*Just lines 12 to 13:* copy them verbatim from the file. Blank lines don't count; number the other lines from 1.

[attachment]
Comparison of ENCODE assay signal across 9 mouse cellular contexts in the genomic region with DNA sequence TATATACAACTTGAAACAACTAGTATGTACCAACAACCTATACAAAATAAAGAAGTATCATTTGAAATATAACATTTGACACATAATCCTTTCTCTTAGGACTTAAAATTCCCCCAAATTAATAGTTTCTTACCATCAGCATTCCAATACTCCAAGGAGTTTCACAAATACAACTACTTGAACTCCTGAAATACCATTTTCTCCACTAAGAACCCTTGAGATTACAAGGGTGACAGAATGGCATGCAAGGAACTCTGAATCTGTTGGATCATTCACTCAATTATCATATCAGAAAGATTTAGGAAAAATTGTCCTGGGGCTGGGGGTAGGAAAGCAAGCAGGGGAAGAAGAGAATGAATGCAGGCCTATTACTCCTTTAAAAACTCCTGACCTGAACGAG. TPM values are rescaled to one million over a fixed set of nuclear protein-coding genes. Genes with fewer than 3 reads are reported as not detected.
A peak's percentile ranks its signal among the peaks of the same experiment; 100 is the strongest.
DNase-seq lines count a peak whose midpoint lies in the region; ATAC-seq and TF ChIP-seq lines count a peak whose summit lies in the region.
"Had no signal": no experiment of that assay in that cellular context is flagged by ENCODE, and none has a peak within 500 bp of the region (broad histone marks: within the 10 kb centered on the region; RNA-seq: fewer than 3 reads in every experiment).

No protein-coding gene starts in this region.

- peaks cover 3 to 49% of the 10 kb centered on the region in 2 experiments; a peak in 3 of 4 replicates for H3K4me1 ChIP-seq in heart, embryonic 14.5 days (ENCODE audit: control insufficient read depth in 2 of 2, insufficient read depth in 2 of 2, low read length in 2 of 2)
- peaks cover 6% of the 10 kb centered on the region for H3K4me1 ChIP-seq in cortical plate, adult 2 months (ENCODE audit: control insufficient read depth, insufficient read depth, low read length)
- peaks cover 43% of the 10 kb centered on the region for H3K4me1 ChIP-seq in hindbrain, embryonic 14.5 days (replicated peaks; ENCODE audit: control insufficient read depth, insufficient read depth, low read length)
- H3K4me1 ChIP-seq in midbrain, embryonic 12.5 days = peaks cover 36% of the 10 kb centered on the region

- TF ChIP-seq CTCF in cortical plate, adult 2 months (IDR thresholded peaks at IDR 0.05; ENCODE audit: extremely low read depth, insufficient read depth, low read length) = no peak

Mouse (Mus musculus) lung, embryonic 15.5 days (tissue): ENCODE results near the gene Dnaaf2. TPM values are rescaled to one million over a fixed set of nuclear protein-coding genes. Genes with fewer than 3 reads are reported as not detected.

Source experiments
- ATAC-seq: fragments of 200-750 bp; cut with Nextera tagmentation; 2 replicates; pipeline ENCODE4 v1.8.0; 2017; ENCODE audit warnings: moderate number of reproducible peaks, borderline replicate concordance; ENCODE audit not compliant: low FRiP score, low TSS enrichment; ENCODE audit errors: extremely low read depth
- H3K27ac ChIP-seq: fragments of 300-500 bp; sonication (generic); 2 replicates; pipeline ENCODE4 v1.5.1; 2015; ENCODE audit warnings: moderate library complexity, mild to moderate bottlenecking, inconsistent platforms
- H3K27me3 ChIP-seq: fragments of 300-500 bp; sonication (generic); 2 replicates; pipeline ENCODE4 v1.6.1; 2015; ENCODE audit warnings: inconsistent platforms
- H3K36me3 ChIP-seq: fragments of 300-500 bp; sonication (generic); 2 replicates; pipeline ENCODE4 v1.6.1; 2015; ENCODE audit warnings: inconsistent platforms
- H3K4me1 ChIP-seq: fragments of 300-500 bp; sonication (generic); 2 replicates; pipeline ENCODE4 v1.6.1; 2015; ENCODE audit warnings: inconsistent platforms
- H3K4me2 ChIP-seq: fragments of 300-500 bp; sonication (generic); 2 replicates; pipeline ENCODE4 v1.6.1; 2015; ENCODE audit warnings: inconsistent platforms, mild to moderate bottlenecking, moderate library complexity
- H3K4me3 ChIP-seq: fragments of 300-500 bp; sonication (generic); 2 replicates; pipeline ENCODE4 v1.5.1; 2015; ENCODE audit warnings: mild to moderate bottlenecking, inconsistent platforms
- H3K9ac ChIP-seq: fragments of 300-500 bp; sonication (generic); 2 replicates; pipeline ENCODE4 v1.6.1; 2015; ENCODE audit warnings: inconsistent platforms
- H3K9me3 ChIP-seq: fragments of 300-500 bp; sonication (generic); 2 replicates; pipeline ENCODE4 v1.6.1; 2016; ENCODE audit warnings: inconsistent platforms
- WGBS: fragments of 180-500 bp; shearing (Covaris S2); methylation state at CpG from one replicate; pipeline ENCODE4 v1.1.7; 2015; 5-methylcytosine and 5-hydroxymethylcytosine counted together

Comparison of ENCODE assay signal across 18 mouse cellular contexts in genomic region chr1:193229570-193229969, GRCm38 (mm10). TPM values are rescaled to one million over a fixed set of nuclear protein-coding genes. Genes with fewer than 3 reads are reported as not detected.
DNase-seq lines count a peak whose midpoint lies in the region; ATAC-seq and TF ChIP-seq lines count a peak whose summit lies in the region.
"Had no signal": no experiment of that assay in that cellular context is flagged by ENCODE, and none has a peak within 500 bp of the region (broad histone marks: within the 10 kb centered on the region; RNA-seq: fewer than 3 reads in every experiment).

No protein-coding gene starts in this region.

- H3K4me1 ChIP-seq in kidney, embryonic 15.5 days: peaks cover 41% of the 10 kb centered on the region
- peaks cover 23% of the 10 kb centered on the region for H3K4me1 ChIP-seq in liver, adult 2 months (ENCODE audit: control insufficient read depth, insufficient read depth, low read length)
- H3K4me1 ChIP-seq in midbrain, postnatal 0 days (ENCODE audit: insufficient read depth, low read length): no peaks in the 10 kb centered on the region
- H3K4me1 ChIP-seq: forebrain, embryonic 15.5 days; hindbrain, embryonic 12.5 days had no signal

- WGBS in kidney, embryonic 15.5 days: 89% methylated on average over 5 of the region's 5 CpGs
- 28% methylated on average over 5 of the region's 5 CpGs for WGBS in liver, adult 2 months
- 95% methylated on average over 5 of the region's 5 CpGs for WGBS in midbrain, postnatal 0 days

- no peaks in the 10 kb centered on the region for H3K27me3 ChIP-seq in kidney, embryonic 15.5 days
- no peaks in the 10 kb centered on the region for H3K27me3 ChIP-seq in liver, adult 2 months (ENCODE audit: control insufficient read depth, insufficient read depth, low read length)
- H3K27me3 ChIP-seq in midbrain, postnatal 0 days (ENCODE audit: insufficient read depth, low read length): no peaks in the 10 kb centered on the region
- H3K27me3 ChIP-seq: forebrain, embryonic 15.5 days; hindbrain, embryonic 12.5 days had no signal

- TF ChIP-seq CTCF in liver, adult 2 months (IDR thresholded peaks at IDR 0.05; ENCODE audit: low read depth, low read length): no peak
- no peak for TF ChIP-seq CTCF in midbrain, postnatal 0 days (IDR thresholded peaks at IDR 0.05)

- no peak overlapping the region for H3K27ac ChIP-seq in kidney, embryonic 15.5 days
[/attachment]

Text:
Source experiments
- ATAC-seq: fragments of 200-750 bp; cut with Nextera tagmentation; 2 replicates; pipeline ENCODE4 v1.8.0; 2017; ENCODE audit warnings: moderate number of reproducible peaks, borderline replicate concordance; ENCODE audit not compliant: low FRiP score, low TSS enrichment; ENCODE audit errors: extremely low read depth